Impressions from Linux Conference Australia (LCA) 2009

I have returned home from Hobart where for the past week I have been attending the 2009 edition of Linux Conference Australia (or probably more accurately Australasia). It is usually referred to by the acronym: LCA.

This is largely a technical conference, but is evolving to be inclusive of all sorts of other disciplines too. For example, there were talks about the value of freedom in software and gaming with free and open source software and open hardware devices and so on.

This is interesting for me. Around 2002 I was configuring and installing Red Hat 5.2 boxes as on-site mail servers for clients. However, the company I was working for at the time didn’t give me any training on the systems. I just followed the “how-to” by typing in commands as I saw them. I didn’t develop an understanding of Linux, in fact quite the opposite and I was probably a denigrator of it for a while as I thought it was difficult to use and there was no GUI.

I continued in SME tech support and networking with Microsoft Windows, and got pretty good if I do say so myself!

Socially, most of my friends and people in my extended friendship circle are uber-geeks. But their world is completely different to mine. One of them works in a ISP writing code to monitor hundreds of servers. Others work in large organisations supporting thousands of users across continents. For someone who works in a small IT company supporting about 100 companies each of about 20 users, this is a completely different league.

In 2004 a friend gave me an Ubuntu 4.10 CD and told me it would be the next big thing. I tried it but wasn’t hugely impressed, so I left it for a while.

In 2005, the company I worked for had a client with a problem that needed an immediate, and if possible, cheap, solution. They were running a Windows Small Business Server and a Windows Terminal Server. One for data, the other for applications. They were having problems with bandwidth usage on their Internet connection and thought that one particular user was causing it, but were unable to prove it. We had to come up with a way of proving it. Easy you’d think, but when every web browser session is coming from the same server, the Terminal Server, that makes it rather difficult. We had to find a way of separating the session requests down toe the user level. And cheaply. The last bit was the actual problem. We could do it easily if the client agreed to pay lots of cash, but they weren’t going to agree to that.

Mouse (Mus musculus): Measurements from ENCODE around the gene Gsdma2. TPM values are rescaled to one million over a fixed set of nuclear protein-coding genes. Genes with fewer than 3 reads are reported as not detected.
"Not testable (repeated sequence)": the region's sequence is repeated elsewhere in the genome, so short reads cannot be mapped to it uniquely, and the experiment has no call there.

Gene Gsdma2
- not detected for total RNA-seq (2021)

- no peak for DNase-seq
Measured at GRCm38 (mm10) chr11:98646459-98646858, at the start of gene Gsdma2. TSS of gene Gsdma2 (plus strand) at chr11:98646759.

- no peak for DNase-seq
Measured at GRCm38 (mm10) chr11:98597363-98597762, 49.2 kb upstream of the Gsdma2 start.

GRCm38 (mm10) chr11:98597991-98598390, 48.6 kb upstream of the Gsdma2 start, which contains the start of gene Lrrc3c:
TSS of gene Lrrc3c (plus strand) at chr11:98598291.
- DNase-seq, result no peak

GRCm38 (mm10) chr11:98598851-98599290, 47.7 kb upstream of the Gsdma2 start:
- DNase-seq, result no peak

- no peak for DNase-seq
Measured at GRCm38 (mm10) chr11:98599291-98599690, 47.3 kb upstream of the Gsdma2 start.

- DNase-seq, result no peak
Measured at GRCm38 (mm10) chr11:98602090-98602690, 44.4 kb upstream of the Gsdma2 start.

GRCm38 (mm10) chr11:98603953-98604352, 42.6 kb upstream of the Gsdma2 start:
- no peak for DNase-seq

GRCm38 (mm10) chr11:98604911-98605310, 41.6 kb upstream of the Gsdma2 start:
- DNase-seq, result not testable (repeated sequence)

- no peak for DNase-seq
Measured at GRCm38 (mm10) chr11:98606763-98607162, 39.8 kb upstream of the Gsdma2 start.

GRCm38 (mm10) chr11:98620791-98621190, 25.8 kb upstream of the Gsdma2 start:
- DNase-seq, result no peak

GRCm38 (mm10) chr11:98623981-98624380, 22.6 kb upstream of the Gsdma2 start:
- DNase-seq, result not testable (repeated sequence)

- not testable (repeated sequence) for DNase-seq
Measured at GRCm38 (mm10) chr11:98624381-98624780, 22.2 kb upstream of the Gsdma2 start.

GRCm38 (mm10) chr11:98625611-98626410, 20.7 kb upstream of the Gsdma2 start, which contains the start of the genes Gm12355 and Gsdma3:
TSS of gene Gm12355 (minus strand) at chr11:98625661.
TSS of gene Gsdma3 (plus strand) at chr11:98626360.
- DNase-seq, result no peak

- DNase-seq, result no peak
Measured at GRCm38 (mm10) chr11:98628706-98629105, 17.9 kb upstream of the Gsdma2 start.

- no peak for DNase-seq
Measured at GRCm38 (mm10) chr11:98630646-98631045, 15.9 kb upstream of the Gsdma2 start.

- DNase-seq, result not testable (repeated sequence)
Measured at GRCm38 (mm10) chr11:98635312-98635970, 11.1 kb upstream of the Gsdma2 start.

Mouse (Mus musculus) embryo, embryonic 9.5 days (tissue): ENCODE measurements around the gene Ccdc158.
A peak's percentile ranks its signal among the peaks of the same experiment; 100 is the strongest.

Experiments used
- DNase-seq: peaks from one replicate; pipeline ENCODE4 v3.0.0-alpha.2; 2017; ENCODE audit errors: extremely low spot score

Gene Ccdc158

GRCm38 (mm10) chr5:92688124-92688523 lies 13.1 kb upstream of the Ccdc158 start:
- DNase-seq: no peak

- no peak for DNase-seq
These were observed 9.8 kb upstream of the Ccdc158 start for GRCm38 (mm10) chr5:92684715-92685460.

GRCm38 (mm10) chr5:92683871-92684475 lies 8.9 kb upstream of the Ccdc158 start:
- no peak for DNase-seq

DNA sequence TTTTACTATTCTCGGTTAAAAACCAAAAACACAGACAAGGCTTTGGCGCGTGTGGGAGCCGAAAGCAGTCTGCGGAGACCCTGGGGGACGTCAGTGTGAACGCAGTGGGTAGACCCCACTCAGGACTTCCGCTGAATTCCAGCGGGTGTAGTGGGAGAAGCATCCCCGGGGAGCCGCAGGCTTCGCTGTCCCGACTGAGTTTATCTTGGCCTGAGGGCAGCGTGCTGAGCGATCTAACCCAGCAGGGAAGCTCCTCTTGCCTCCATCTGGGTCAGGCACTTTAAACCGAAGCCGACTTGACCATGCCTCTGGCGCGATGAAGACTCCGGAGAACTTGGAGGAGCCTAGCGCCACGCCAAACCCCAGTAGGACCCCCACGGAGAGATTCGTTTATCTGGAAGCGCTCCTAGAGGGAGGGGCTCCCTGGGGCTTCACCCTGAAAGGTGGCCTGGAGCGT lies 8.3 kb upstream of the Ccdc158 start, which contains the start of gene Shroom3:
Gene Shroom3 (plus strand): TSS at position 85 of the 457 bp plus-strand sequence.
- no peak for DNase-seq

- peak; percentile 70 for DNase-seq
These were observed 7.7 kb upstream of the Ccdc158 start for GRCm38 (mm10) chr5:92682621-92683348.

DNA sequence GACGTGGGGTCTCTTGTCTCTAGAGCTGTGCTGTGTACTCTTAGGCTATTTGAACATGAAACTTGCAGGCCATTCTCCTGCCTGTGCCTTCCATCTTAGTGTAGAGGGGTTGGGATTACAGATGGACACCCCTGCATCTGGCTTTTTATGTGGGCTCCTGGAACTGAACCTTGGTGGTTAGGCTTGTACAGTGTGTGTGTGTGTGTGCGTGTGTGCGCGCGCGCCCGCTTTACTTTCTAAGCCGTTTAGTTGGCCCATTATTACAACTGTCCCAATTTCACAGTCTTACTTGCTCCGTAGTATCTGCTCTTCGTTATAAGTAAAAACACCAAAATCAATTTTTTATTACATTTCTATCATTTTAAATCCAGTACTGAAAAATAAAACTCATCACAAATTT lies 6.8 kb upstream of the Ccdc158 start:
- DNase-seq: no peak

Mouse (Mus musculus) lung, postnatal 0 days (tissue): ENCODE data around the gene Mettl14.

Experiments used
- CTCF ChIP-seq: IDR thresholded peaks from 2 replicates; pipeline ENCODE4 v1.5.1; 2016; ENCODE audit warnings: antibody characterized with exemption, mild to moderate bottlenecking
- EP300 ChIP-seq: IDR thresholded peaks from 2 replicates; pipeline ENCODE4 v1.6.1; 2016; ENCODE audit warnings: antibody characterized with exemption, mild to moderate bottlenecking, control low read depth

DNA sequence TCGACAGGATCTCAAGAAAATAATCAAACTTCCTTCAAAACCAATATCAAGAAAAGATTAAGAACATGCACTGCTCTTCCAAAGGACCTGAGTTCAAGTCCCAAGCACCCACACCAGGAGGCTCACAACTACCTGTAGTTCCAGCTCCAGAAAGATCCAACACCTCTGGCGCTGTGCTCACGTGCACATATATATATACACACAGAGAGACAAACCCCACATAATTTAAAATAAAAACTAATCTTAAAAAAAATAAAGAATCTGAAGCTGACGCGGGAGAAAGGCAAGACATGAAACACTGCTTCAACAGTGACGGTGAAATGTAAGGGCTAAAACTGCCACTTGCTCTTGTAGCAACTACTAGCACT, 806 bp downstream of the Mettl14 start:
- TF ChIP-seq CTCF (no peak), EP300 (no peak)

I was tasked with this and after a few days of research and testing had a fully working and documented solution: Squid with NTLM authentication. The users would authenticate against the Squid proxy server and then we could analyse the log files to work out who was doing what. Needless to say, once the proof was presented to the user he stopped doing what he was doing and their monthly bandwith usage dropped off significantly.

This was my first real introduction to the power and flexibility of Free and Open Source Software. I was mightily impressed and I started to look into it a lot more. At about this time, Ubuntu was getting a lot of press. I tested out various distributions such as Ubuntu, MEPIS, SuSE and others. Whilst I didn’t begin to use any of them as my full-time operating system, at various points I had dual-boot systems and I was very slowly learning in my spare time.

I wasn’t until I got to China in late 2006 that I really had enough time to really get a grasp of Ubuntu (which was the only one of the various distributions that actually worked properly on my laptop). By the time 2007 rolled over into 2008, I was a firm FOSS fan-boi! The benchmark that I used was: how well does it work on my laptop? And the answer by this time was: really well. I no longer had to constantly worry about defragging, viruses and so on. Additionally, each major upgrade got things working better and faster.

I have been struggling to find out what I can do in this environment and community of free software uber-geeks (and I use the term in the nicest possible way!).

This conference I think I found it.

I am never going to be an uber-networking guy. I am never going to be able to programme anything much. I am never going to have the detailed technical knowledge of one particular subject. And that’s OK.

I am a generalist with business knowledge. I know how to write, document and train people.

And that’s what I can do. And will do. Stay tuned.